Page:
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Monopolies Privatisation: A Realm of Risks and Rewards

Up until the 1980s, international cigarette companies were confined to competing in less than half of the world's cigarette markets. Since then, with the decline of communism and restrictive state monopolies, the competitive playing field has been dramatically improved.

Former tobacco monopoly markets which have opened up in the last 15 years include Japan, South Korea, Thailand, Taiwan, and all countries in central Europe and the Former Soviet Union. Despite the recent accelerated rate of privatisation driven essentially by the opening up of the former COMECON, there still remain a number of significant monopolies. In Asia, there are China, Korea, Taiwan, Vietnam and Thailand. In the Middle East, the cigarette production of Iran, Iraq and Lebanon has not yet been privatised. In Europe, Italy, Turkey and Bulgaria are still under state control, whereas Austria?s tobacco monopoly has been partly privatised. On the African continent, Egypt, Libya, Algeria, Tunisia, Morocco and Mali have not opened up to international investors yet.

Together, these markets represent a combined cigarette consumption of 2 billion cigarettes or 40 per cent of the world?s total consumption of cigarettes.

All of these monopolies are considering privatisation within a time frame of two to five years. Some are at advanced levels, such as Austria with approximately 60 per cent of its share capital in private hands. On the other extreme lies China's CNTC which still has declared no plans for the privatisation of its huge industrial platform.

Cigarette monopoly privatisation is a sensitive process for at heart lie the interests of many stakeholders: the government aiming to protect excise tax and duties; the local farmers looking for a stable income from regulated cultivation and pricing of tobaccos; monopoly management and employees looking for job protection; consumers who are concerned with not finding their local brands on the market in the future; and in some cases, retailers and wholesalers who have benefited from special licences and privileges ? as is still the case in Spain and in France.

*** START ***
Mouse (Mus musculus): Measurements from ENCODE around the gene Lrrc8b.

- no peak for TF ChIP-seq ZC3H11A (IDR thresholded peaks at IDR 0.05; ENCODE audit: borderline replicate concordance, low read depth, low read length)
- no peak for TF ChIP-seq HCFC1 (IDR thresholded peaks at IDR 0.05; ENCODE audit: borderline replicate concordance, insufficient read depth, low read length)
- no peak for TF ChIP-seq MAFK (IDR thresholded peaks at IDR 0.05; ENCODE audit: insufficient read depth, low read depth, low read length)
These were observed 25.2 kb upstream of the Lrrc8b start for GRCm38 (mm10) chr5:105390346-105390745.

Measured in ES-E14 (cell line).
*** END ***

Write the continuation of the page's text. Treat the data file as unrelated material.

Governments undertaking privatisation have therefore chosen to tread carefully on that subject. The choices are many ? floatation, sale to a strategic investor by tender process, or sale to financial investors. Strategic investors tempted to participate in cigarette monopoly privatisation need to be aware of some of the realities that come with such an investment. Generally, most participants to a privatisation know that they will find idle capacity, antiquated equipment and huge staffing levels, all of which will require significant restructuring costs. However, beyond this lie a whole range of realities that are not obvious at first sight as financial information is not always accurate and available. State monopolies often lack computerised systems, as well as internal policies and procedures, especially in human resources management. Different accounting systems with lower depreciation may occur, overstating asset values. High, and sometimes obsolete, levels of inventory are just as complicated a heritage as brand trademark rights.

Added to this complexity is the lack of publicly available information and transparency. This is where the choice of culturally attuned and experienced advisors play a significant role in ensuring a successful privatisation ? both for the seller and the buyer.

But getting it right can translate into significant benefits for all parties. The seasoned veterans know how to take into consideration the potential downsides and plan for their management in an integration plan developed well before the privatisation transaction, thereby capturing the rewards of planning and sharing the plan with all the stakeholders.

Privatisation can be a big plus for the industry. It allows for strategic cigarette companies to channel financial resources, technology and know-how towards increasing the effectiveness and efficiency of cigarette monopolies and, in the process, providing consumers with more consistent quality and newer technology. Employees benefit from advanced techniques into more satisfying work environments. Tobacco farmers learn to cultivate new crops and benefit from more current agronomy practices. And governments move from shareholders to tax collectors without the concern of having to subsidise or invest in their monopolies.

And finally the tobacco industry wins as global access opens, and best practices are channelled into the pursuit of excellence.

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